Cilantro NO!
I H a t e C i l a n t r o . c o m
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Supporting the Fight Against Cilantro!

Visitors contribute their cilantro stories...


I decided to make a dish that one of my favorite restuarants makes. They top it off with a few cilantro leaves. I wanted to be cool like that so I bought some. Before put it in the food I was taking bites of the dish and everything was fine. I put the cilantro in there and suddenly it became nasty. I could not figure out why so I came and googled cilantro to find out more about it and its taste. That is when I discovered this website. I laughed at the thought but clicked on the link anyway while also reading about it on wikipedia in another tab. They described the soapy taste and I didn't believe it so I grabbed some leaves (not just one) and chewed. I cannot believe that awful taste comes from a plant!! I may as well have drank dish soap. All of that was about 10 minutes ago so I am still weirded out. Thank goodness for this website!!!!(1-18-08)

Emmy \ Waco, TX, United States
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I am Chinese, and my parents have used cilantro in many dishes I have had to eat. My parents never knew the English name for any herbs. They generically referred to all greens as "chai."

I could avoid the soups they contaminated with it, but I couldn't avoid the main courses they made because they were really strict about cleaning off my plate. I would pick them out and surreptitiously hide the bits in my napkin.

One day my dad reheated some left overs for lunch. I started eating and was hit by a horrible detergent taste. I asked my dad if he washed the dish out properly and he just got angry, and told me, "of course I washed it." Thinking back on it, it must have been the disgusting cilantro, it's taste tainting the tupperware and being amplified to a horrible magnitude when microwaved.

I had always assumed that it was some kind of mint or chives gone wrong. A few years ago I was at a Tex/Mex restaurant with my boyfriend and they had free salsa. I was thrilled. I loved salsa and free appetizers was a bonus. When they brought it out, I enthusiastically scooped a nice chunk onto a chip.

Disgust. That is all I can say. Absolute disgust. I almost spit it out, but I didn't want to be embarrassing. I told him that I thought there was this particular herb that I couldn't stand, "mint or chives or something... You don't taste it?" He was eating the salsa like it was fine. He said, "You mean, cilantro?"

When I heard the word I knew that was what it was. Don't ask me how, but I knew. The word emanated repugnance.

Cilantro has bred in me a deep sense of distrust in salsa and Mexican/Chinese/Indian food. Distrust in my own culture. It is a travesty.

Louisa \ St. Louis, MO, United States
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I first discovered the weed cilantro when dining in our corporations executive dining room (which we were not allowed to do since we were not executives)The food was delicious but every now and then I would taste something that just wasn't right. One day, on of the waitors was in the private room with us shooting the breeze and I asked him why he was spending such a long time with us and shouldn't he be waiting on other parties. He told me that he had to get out the kitchen because they were cutting up cilantro and couldn't take the smell. At that moment I realized what this funky taste was on some of the dishes and since that day I have come to really loathe this "spice"
At my current job we have a very good employee cafeteria but they insist on using Cilantro as a garnish when something needs some "green" Why not use parsley I ask? I found myself often returning my entree's because the cilantro has made its way into the dish.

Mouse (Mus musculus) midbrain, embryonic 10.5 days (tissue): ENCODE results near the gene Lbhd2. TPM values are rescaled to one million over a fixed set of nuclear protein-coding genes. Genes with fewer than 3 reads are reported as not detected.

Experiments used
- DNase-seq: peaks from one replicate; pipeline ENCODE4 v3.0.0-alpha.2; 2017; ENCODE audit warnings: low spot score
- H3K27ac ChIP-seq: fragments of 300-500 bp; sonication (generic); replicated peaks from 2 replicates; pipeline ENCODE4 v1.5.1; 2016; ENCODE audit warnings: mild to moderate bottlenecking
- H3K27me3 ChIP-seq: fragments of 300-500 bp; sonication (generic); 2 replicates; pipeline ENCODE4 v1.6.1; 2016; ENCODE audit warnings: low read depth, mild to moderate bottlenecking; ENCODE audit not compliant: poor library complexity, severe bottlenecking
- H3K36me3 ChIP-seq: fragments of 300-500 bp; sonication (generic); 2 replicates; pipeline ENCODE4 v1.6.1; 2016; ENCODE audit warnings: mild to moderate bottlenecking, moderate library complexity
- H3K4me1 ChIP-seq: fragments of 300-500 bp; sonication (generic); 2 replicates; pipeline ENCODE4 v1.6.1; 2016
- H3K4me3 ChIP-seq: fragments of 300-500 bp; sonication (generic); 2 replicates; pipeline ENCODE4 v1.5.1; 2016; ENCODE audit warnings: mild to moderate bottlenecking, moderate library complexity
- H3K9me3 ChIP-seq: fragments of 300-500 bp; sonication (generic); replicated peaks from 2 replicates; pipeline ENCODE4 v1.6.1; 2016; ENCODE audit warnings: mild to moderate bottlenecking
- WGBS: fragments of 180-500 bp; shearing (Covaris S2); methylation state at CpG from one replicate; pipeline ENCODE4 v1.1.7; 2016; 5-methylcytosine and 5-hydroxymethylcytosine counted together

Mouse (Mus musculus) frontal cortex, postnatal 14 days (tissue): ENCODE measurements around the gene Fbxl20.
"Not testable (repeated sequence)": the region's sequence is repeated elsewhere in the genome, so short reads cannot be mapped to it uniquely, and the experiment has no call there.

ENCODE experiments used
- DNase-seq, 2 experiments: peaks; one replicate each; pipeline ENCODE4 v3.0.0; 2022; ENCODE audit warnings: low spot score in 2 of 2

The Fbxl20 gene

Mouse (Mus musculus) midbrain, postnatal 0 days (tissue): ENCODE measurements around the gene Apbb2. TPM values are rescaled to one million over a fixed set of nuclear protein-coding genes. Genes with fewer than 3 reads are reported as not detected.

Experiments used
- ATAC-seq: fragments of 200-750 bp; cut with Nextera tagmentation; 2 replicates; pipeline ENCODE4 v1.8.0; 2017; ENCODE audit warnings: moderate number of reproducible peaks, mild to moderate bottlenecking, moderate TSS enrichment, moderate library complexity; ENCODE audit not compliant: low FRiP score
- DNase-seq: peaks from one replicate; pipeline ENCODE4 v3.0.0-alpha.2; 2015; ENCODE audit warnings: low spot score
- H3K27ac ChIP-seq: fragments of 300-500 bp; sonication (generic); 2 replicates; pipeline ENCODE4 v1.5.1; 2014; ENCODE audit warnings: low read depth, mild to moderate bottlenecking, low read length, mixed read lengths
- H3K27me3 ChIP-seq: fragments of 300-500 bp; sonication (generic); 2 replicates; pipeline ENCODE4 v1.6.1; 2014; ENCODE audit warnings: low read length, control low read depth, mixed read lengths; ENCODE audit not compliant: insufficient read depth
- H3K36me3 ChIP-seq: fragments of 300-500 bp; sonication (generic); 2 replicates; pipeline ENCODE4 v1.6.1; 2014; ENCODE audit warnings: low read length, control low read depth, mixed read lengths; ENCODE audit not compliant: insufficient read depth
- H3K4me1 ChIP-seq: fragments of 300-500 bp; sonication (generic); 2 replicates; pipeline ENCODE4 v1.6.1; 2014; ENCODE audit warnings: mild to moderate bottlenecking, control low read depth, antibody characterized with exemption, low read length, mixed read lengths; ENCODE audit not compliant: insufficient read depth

I hate the stuff, really I do....

Lou \ NYC, NY, United States
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 | mediaman's profile

Years ago it was fashionable to prepare food with balsamic vinegar. I didn't know what it tasted like, but it was in everything so I tried it and guess what? You can keep it! I hated it. What's worse? Cilantro/culantro/corainder/parsley. When you eat something loaded with parsley it takes over the entire dish, just like too much oregano, but when you eat something and THINK it's parsley and immediately hate the taste, fell a hot sensation, and start to feel your throat get scared. I don't know why people still use this stuff after so many bad reactions. Why not offer it on the side? I was in a crowded noisy chain restaurant in my area called Houlihan's. The music was blasting so loud when I ordered, I guess the server couldn't hear me. I ordered a salad with grilled chicken and specifically asked for NO CILANTRO because I had figured out after a couple of bad experiences and asking people what that green stuff was cilantro that was making me sick. I also asked for a cup of tea with milk because half and half tastes great in coffee but not so good in tea. He served me a salad with EXTRA CILANTRO and a tall glass of cold milk! I sent back the salad because I couldn't pick out all the cilantro, and my co-workers made me feel like I was nuts. I see that balsamic vinegar is no longer "the thing". I am hoping cilantro and baggy jeans that fall down and show a young man's boxer shorts will also go out of fashion very, very soon. I love the local public tv show called Daisy Cooks with Daisy Fuentes, but my God! She doesn't only use TONS of cilantro in every dish, but she adds culantro to it also. What is wrong with these people? Even if it didn't gag me and make my throat close, I still wouldn't use it because - hello people? - IT TASTES REALLY, REALLY BAD!!! I am Italian and I don't use tons of oregano in everything; it's too strong. I don't even like when people use a ton of [American] parsley in everything. My mom was born in Itally and she prefers American parsley to Italian parsley because she said the Italian parsley is too strong and bitter in flavor. Wake up people...just because it's your culture or it's in "style" doesn't mean it's good. It's like The Emperor's New Clothes....everyone goes along with it, but if you get these stupid "friends" of yours to actually eat a handful of the stuff and tell you HONESTLY how they think it tastes, if they have a brain in their head they'll admit it tastes horrible. And if they insist it tastes fine and think you're nuts and make fun of you in a restaurant....they are not your friends. Thay are idiots....just like the ones who watched me and laughed when my mouth felt hot and my throat started closing up. I am shocked and happy to find this site; I thought I was alone. Happy 2008!